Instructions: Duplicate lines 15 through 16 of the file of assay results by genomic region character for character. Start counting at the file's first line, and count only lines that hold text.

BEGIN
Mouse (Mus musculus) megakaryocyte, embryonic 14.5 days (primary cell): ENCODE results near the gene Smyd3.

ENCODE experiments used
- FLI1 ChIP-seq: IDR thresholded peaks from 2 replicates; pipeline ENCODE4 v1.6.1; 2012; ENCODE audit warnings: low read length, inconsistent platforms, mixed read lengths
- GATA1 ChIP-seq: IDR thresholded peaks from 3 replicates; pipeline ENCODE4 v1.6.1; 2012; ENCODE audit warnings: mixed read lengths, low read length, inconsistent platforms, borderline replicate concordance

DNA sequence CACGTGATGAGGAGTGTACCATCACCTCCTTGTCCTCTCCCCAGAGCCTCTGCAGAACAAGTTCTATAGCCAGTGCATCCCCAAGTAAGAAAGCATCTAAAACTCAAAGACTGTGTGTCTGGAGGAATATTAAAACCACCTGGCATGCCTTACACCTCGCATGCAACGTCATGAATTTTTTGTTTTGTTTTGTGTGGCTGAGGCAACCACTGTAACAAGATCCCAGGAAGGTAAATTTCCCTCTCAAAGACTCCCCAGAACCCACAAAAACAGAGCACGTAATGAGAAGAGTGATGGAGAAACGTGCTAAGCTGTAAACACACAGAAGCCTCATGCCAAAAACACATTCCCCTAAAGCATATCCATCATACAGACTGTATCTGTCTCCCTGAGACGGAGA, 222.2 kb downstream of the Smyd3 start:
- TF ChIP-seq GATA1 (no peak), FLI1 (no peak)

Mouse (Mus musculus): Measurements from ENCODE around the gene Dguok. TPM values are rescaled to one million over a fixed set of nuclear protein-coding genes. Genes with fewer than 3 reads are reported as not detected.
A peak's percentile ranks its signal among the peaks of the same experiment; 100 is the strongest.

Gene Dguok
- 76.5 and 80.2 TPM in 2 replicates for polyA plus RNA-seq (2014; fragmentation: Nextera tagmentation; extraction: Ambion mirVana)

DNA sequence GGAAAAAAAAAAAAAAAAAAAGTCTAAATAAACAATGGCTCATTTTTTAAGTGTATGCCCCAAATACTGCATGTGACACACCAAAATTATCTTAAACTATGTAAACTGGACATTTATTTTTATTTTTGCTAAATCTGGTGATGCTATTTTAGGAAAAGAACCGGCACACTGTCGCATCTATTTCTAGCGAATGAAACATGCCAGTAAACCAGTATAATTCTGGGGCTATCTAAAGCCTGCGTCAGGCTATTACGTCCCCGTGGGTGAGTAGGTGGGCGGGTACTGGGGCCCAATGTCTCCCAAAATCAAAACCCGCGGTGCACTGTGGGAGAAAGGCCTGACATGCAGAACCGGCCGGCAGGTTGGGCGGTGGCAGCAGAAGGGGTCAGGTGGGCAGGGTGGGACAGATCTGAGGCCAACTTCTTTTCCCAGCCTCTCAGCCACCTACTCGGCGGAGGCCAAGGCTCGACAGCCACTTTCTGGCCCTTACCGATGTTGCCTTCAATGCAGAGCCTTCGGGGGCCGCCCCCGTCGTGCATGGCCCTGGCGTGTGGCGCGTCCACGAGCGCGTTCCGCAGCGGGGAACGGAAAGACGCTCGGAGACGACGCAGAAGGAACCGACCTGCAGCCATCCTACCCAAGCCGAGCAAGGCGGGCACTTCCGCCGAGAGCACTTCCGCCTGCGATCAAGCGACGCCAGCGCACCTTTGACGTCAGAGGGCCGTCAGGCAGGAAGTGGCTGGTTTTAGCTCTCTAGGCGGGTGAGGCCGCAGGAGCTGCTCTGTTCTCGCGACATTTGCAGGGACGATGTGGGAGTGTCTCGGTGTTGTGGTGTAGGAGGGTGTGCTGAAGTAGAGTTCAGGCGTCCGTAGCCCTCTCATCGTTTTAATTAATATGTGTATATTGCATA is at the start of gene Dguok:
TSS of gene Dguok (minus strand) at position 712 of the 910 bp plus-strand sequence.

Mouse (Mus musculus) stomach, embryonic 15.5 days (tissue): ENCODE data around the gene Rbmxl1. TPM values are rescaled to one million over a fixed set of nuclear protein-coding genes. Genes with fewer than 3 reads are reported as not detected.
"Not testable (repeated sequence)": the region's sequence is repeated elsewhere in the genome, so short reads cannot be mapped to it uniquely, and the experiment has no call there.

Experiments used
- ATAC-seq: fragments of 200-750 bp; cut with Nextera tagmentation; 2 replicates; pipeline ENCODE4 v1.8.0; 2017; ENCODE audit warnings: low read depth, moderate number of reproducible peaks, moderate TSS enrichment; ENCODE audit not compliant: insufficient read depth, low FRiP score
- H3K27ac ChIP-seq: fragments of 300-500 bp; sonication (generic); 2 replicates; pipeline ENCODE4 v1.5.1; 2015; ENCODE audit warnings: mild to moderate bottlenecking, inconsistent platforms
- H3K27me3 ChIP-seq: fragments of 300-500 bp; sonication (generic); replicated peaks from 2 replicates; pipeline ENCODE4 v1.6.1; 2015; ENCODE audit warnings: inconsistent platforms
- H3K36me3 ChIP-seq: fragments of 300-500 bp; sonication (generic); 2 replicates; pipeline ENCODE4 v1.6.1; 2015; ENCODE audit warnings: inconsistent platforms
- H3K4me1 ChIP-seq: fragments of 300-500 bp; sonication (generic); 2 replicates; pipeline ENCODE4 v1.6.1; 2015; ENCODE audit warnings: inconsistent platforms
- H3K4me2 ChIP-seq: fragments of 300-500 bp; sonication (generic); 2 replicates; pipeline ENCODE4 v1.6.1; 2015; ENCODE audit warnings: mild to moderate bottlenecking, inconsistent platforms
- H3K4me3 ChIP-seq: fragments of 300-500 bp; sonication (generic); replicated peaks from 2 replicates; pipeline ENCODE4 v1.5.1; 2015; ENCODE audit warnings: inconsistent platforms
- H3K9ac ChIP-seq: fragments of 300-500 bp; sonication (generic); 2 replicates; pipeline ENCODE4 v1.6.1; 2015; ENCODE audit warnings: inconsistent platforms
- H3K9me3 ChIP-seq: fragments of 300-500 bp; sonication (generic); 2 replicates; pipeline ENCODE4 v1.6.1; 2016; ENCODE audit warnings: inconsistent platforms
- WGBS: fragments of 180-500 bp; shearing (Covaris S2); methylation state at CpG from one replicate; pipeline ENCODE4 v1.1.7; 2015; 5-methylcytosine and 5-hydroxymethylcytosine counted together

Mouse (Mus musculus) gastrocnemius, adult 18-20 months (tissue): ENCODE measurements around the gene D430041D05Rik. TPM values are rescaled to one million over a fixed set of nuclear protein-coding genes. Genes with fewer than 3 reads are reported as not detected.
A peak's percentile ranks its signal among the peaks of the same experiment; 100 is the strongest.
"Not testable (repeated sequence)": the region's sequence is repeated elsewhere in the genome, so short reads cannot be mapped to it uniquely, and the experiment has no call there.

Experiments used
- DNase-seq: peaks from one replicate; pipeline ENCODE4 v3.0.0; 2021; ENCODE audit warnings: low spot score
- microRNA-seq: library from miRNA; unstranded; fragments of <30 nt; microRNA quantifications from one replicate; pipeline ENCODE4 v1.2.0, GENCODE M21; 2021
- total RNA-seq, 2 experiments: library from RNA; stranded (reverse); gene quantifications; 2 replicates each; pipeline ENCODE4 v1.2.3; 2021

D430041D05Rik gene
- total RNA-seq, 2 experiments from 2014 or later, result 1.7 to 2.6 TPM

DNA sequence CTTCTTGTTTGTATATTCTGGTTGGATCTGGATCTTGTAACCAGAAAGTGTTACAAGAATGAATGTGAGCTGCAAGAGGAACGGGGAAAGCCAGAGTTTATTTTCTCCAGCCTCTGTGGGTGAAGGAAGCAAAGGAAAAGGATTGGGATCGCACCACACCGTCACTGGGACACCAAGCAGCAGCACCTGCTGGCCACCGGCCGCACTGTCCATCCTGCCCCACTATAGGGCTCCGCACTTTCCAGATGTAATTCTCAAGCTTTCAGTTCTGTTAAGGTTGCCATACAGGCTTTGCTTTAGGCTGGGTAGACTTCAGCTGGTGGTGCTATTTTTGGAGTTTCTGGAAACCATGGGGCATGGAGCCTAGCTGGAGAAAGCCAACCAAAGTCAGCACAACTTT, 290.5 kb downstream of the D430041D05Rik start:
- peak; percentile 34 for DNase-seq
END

Experiments used
- ATAC-seq: fragments of 200-750 bp; cut with Nextera tagmentation; 2 replicates; pipeline ENCODE4 v1.8.0; 2017; ENCODE audit warnings: low read depth, moderate number of reproducible peaks, moderate TSS enrichment; ENCODE audit not compliant: insufficient read depth, low FRiP score